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I proposed to work on a problem in the proposal, but one of the referees thought that the problem had already been solved in some previous papers. However, the papers they cited do not solve the proposed problem, not even close. This has been confirmed by my colleagues.

The referee themselves meant no harm, because they strongly recommended funding the proposal anyway. I believe it was just an honest mistake without serious thinking. But the decision committee took this comment quite seriously (well, I think they should), and they rejected my proposal.

What could be done in this situation?

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    Can you explain "well, I think they should" as that is unclear to me. Did the committee report specifically mention this concern of the referee? – Terry Loring Jun 6 at 17:06
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    Yes, the committee report specifically mentioned this concern. But I imagine the committee members are no experts, so I think they should believe the referee. Assuming that the referee was right, it would indeed be a serious problem of my proposal. I believe that it is not the committee's job to recognize the mistake of the referee. – Hao Chen Jun 6 at 17:09
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    How could the referee still recommend the research proposal if he thinks it was done before. This is mind boggling. – lalala Jun 7 at 4:30
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    @lalala Perhaps the problem that the referee thought had already been solved was just one of several problems that the proposal discussed. – nanoman Jun 7 at 5:37
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What you do is improve the proposal, so that the next time you submit it somewhere, the reviewers will not make the same kind of mistake. That's really all you can do. For proposals submitted to government agencies, there are generally formal appeals process, but those processes exist to protest against egregious conflicts of interest or other procedural errors. They are not designed or intended to deal with disagreements about the academic merit of a proposal, as determined by the reviewers and program officers.

It can be extremely frustrating when a reviewer misunderstands your proposal or mistakenly discounts its importance. However, you should bear in mind that the fact that the scope and significance of your proposal were misunderstood by a reviewer indicates that the exposition in the proposal was probably not as clear as it could have been—making the reviewer's misunderstanding possible.* The situation is very similar to what happens with peer review for submitted manuscripts (although the stakes are higher for grant proposals). In either case—and, indeed, in scientific communication more generally—you are very frequently going to be addressing readers and interlocutors who are not experts intimately familiar with the area of your research. It is now incumbent upon you to improve your presentation so that the next reviewer will not have the same misunderstanding. So the next time you submit this proposal, to the same funder or somewhere else, you know that you can add a clarification to avoid repeating the misunderstanding: something like, "Although it may appear that this question was resolved in Refs. [6—8], the general problem still remains open, because...." Of course, if you wish, you can forgo this kind of editing before you resubmit, but that is at your own risk.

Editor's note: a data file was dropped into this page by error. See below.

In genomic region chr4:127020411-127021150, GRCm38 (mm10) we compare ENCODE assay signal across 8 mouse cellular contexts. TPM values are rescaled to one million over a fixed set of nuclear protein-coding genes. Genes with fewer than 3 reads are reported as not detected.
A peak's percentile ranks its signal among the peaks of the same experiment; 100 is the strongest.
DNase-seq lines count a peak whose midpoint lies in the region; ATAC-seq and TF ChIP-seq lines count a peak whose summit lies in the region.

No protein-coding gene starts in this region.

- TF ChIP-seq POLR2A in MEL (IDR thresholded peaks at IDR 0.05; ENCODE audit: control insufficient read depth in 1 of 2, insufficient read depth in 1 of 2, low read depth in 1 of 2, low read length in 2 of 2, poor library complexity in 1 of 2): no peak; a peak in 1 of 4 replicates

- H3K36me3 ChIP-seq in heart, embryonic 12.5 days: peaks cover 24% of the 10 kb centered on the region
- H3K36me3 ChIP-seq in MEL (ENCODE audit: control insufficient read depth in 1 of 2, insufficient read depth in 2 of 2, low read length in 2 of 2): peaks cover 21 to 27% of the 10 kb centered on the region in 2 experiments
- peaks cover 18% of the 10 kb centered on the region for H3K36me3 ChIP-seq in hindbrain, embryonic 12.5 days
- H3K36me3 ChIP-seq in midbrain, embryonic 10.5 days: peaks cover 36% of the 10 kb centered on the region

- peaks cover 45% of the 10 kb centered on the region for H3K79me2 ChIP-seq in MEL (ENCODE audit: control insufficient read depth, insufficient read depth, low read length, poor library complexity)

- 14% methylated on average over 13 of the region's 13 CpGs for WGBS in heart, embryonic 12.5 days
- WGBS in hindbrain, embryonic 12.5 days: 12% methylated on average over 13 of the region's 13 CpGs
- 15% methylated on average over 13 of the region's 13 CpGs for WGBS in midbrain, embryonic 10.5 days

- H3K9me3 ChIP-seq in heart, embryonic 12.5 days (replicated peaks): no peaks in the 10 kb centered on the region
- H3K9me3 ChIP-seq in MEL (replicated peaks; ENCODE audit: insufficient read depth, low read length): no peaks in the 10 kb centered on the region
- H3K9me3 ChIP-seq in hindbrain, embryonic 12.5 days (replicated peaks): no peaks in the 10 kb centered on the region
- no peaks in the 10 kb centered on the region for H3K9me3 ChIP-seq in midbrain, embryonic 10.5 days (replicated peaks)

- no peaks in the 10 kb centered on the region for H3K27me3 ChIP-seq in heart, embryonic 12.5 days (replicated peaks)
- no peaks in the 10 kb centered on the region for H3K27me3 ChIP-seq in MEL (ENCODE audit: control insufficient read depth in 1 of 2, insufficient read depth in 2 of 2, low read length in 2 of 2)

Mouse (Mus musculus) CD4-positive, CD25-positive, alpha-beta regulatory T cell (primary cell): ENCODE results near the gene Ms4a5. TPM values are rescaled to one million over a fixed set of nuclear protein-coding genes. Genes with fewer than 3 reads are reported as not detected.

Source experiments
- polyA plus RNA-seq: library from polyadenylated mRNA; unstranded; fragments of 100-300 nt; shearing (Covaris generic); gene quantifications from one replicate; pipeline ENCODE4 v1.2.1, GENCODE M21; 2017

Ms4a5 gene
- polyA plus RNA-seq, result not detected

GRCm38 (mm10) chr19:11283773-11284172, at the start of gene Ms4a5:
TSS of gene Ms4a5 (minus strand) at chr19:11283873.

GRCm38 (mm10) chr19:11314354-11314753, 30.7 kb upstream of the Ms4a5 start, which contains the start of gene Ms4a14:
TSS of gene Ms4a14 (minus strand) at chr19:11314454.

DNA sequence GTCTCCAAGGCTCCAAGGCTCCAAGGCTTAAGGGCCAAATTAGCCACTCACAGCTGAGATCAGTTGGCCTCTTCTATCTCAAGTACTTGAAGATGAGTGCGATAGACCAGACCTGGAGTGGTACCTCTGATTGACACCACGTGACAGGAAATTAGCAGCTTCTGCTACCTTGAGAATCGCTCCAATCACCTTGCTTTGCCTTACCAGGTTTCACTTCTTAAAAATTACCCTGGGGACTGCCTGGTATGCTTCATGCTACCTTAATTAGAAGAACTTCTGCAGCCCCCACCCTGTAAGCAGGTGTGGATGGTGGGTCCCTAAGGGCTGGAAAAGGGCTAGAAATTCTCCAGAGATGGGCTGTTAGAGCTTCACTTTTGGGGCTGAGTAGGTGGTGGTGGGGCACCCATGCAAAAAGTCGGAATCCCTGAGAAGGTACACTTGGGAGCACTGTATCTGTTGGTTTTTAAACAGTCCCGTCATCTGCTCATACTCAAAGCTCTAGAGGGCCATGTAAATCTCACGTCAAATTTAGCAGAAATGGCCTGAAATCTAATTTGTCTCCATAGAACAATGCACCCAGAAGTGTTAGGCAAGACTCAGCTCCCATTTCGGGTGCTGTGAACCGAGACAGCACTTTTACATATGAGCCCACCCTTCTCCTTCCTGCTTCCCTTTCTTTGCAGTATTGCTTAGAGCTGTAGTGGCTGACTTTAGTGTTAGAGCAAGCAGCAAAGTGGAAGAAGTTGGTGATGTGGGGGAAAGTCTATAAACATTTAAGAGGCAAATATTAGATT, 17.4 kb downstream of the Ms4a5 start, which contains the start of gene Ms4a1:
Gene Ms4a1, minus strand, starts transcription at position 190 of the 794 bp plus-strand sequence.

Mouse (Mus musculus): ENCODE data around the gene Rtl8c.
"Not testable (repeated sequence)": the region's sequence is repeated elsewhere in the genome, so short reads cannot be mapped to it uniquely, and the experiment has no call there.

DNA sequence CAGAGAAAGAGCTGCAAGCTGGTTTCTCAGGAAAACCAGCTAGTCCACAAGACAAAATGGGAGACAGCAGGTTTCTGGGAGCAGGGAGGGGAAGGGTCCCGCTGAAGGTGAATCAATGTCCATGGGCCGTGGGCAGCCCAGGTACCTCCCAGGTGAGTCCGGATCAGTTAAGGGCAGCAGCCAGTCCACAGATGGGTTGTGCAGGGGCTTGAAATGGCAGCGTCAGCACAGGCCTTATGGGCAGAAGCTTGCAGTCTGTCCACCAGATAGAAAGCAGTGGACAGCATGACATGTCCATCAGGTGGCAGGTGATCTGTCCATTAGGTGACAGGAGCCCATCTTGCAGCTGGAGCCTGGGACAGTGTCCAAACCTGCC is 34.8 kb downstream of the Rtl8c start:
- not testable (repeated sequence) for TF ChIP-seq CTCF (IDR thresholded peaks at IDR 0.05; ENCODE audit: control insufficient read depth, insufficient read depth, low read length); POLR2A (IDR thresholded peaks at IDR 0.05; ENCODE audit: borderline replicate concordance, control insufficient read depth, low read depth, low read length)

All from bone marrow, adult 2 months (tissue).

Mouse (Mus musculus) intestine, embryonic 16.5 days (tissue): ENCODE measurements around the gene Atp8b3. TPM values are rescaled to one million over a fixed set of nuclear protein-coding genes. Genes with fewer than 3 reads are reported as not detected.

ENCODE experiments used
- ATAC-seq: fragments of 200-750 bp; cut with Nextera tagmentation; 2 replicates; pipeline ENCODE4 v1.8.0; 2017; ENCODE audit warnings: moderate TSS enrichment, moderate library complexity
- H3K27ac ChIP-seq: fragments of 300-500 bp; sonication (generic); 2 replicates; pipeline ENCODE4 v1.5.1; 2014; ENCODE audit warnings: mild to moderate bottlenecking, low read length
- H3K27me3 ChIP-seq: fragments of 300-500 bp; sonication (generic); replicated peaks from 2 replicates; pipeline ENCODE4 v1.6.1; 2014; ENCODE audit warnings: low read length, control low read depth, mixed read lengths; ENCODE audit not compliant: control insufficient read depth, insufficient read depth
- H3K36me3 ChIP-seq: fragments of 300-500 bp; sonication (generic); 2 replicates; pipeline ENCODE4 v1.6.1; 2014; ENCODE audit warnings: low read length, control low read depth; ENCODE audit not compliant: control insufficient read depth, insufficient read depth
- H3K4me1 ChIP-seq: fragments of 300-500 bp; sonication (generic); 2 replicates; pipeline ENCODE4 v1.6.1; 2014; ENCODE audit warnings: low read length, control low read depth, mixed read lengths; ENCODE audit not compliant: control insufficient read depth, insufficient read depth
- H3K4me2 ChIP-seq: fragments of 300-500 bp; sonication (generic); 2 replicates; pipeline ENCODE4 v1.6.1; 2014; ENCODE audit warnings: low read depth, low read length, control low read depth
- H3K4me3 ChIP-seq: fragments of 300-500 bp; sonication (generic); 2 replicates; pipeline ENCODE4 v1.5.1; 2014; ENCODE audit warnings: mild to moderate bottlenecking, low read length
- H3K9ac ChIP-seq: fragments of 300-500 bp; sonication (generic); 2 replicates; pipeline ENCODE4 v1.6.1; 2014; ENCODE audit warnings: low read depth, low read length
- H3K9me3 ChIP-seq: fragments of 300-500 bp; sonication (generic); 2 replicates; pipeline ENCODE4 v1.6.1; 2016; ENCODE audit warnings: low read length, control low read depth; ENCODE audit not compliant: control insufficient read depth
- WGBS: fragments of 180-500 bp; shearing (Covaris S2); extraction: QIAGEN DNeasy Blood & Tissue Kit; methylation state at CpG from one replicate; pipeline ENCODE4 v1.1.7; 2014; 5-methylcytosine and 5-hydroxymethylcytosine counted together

*As xkcd has noted, communicating is never an activity that just involves one person.

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  • If I am writing comments in personal software code that only I will ever see, that is communicating to my future self, which is important and challenging even though it does involve just one person (disproving the "never" statement). And if you're going to argue that future-me is not the same "person" as present-me, try telling that to a judge if you're on trial for something you did years ago. It's still you. – nanoman Jun 7 at 5:39
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    @nanoman xkcd.com/1421 – Buzz Jun 7 at 5:59
  • So you're arguing it is a different person? But then how is it ever justified to punish someone for something their past self did? – nanoman Jun 7 at 6:02
  • @nanoman I'm not arguing anything. I was just pointing out that xkcd has covered that question as well. – Buzz Jun 7 at 20:40
  • But if you are standing by your statement that "communicating is never an activity that just involves one person", then it seems you must be arguing that future-me is not the same person as present-me. The absolutism was unnecessary anyway, as clearly the communication at issue in this question (between author and reviewer) involves two people. I think the "never" statement is a distraction. – nanoman Jun 7 at 20:57
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Overall, this would depend on the specific appeals procedures for the granting agency to which you applied for funding. I, personally, have only ever been involved with US NSF and Simons Foundation (either as an applicant or as a panelist/reviewer). In both these cases appeals based on disagreements with referee reports are not considered, e.g., NSF explicitly states, "Reviews are made available directly to the PI, to provide feedback for the purpose of improving proposed research and research methods, and to assist in preparation of future proposals. They are not intended for any other purpose." (Simons doesn't make reviews available altogether.)

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